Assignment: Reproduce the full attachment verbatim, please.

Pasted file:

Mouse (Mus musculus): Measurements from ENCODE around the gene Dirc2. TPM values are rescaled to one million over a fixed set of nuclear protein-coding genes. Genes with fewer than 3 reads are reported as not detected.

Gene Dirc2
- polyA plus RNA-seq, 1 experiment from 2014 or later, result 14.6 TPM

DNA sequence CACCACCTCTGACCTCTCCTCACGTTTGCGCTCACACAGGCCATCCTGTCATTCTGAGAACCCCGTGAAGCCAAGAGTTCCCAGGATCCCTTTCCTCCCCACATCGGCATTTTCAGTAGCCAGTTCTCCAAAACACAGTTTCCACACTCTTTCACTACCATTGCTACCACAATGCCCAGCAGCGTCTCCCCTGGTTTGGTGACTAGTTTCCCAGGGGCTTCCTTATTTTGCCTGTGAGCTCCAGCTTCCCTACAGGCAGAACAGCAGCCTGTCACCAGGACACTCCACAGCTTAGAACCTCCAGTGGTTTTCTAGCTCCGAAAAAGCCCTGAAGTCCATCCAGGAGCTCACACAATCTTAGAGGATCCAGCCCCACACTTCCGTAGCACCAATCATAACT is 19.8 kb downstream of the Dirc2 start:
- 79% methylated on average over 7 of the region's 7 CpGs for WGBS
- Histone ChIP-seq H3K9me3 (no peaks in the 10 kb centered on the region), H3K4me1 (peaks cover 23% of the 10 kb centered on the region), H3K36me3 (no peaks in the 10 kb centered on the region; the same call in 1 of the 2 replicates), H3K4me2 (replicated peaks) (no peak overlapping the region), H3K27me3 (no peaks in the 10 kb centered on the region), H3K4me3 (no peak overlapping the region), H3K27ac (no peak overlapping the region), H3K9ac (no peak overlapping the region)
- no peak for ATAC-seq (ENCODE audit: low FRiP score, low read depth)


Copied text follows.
Mouse (Mus musculus): Measurements from ENCODE around the gene Dirc2. TPM values are rescaled to one million over a fixed set of nuclear protein-coding genes. Genes with fewer than 3 reads are reported as not detected.

Gene Dirc2
- polyA plus RNA-seq, 1 experiment from 2014 or later, result 14.6 TPM

DNA sequence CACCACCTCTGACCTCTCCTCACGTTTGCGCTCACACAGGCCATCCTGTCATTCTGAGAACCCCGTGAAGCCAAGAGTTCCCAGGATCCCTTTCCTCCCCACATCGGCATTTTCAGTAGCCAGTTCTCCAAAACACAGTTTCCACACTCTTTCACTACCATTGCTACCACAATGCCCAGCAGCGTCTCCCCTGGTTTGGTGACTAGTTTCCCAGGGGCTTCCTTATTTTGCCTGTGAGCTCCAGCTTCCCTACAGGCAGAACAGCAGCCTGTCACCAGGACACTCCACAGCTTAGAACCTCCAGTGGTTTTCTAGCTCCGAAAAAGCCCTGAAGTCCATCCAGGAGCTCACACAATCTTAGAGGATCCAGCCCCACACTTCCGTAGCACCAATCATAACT is 19.8 kb downstream of the Dirc2 start:
- 79% methylated on average over 7 of the region's 7 CpGs for WGBS
- Histone ChIP-seq H3K9me3 (no peaks in the 10 kb centered on the region), H3K4me1 (peaks cover 23% of the 10 kb centered on the region), H3K36me3 (no peaks in the 10 kb centered on the region; the same call in 1 of the 2 replicates), H3K4me2 (replicated peaks) (no peak overlapping the region), H3K27me3 (no peaks in the 10 kb centered on the region), H3K4me3 (no peak overlapping the region), H3K27ac (no peak overlapping the region), H3K9ac (no peak overlapping the region)
- no peak for ATAC-seq (ENCODE audit: low FRiP score, low read depth)